Quick! – an email blast goes out on Cyber Monday offering a 15% discount to everyone in your company’s database. The email is opened by 38% of the recipients, but no one buys anything as a result.
Is this campaign successful?
It depends on if you are classifying it as a “marketing” campaign, or a “sales” campaign.
Where is the line between marketing and sales? This question isn’t new, but it seems to keep coming up as businesses look to continually grow profits and improve organizational infrastructure.
Let’s get on the same page:
“Marketing” is focused on reaching and persuading large audiences to generate new leads and interest. It is measured by the increase in opportunities for business as well as general recognition of the brand.
“Sales” is focused on closing new opportunities through direct interpersonal means. Once interest is established, this can involve targeted emailing, phone calls, meetings, proposals, etc. It is measured directly be increase in revenue and indirectly by retention of current customers.
So – the above scenario was a successful marketing campaign, but an unsuccessful sales campaign.
Kim Gordon talks about the three stages a lead goes through before becoming a customer answers this question in an article on Entrepreneur.com. Using the metaphor of a clock, she demonstrates how both marketing and sales play a part in getting a lead to close. Marketing activities can help the lead get from cold to warm through effective advertising because that is where a person can start to recognize and trust a brand. Sales activities can equally help in the same process through cold calls or networking. The key is to look for balance of both marketing and sales tactics while the lead moves through each stage.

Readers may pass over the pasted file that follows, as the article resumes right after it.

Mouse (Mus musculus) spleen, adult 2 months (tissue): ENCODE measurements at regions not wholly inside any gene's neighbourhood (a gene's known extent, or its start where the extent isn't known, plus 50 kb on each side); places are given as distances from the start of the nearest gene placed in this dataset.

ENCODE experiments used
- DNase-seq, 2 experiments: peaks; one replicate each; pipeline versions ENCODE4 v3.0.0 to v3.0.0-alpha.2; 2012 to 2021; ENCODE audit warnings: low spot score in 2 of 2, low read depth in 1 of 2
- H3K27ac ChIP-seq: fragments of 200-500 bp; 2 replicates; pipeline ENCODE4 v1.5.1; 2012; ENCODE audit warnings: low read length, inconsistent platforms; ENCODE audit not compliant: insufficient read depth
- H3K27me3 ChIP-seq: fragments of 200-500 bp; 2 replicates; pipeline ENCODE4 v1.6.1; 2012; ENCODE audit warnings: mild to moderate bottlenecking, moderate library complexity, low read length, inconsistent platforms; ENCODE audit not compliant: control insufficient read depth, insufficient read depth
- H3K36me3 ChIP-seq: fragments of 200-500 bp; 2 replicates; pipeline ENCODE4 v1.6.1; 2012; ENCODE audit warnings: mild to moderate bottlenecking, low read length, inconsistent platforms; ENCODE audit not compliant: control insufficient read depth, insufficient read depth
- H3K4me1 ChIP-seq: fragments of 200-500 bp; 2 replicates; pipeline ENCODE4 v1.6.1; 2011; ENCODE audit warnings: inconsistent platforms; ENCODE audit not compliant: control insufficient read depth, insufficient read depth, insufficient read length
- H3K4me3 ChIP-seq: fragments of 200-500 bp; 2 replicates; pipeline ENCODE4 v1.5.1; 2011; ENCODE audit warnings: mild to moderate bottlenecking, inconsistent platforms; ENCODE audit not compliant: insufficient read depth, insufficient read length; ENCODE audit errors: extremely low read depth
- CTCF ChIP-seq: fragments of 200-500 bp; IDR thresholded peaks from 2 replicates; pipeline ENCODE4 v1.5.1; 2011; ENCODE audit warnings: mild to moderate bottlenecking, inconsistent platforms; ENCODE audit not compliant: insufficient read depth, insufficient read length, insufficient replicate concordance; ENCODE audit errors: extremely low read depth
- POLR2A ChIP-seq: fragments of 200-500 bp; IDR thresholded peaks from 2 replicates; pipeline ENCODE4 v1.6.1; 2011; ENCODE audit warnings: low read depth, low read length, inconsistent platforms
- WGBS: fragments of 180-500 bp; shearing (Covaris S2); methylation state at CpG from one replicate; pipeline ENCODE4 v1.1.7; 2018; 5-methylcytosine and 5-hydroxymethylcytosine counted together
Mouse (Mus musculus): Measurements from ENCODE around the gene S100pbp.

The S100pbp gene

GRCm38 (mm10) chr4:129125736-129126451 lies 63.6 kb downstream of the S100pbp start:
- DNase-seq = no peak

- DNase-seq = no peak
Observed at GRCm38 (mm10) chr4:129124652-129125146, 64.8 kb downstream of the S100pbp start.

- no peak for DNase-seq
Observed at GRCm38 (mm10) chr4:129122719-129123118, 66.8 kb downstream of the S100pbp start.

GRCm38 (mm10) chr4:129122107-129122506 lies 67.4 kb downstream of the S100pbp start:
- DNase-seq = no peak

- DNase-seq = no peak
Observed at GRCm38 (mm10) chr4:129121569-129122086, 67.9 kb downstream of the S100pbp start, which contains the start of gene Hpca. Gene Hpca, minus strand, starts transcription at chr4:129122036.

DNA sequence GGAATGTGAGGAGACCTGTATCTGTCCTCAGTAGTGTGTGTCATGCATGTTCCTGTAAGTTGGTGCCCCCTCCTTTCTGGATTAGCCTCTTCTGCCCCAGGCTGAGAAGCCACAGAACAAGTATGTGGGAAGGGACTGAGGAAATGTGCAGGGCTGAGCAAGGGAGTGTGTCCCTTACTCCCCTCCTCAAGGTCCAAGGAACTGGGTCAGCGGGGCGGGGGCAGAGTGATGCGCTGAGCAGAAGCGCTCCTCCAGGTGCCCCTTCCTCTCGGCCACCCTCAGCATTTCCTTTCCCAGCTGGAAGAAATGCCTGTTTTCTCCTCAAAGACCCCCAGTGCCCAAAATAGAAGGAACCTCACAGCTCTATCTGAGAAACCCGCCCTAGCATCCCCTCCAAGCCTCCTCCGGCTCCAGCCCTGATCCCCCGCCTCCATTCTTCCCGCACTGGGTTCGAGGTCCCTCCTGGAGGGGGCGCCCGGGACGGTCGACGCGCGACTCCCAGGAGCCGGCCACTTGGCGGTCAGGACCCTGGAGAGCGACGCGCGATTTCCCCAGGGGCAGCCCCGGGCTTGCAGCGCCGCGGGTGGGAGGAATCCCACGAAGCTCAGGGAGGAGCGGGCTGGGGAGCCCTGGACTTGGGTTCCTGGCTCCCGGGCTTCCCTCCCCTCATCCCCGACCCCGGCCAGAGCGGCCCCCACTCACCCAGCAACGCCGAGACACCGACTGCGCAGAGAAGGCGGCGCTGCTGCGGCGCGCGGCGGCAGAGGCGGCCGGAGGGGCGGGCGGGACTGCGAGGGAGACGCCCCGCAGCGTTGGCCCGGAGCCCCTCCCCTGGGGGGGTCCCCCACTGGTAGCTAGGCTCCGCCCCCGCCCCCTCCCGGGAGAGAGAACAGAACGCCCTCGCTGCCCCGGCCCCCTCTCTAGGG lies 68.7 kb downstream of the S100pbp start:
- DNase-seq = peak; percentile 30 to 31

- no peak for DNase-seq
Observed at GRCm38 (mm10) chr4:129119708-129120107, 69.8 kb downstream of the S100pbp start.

In practical application, I have found that the common misunderstanding of the differences in these to concepts leads to poor planning and failure due to premature cancellation.
Does this sound familiar:
Your company starts a general marketing effort, but judges the success based on increased revenue. When a campaign doesn’t immediately turn around profit, it is deemed useless and cancelled. A while later, there is an uptick in revenue and the sales department is celebrated for their great work.
Your revenue is consistent year over year, no big drops or increases. Your company maintains the same marketing efforts, but has a recurring turnover of sales executives. Each new sales rep is asked to increase sales, and when they don’t, point to the marketing department as not pulling its weight, ignoring the fact that sales are the variable and marketing has been the constant.
Consider your own efforts with marketing and sales. I recommend determining not only what campaigns your will run in each department, but determining in advance how those efforts will be measured and judged. Align leads and exposure with marketing, and hard dollars with sales. This will not only allow you to better plan your strategy, but react to the results.
Read Kim’s original article here: http://www.entrepreneur.com/article/46086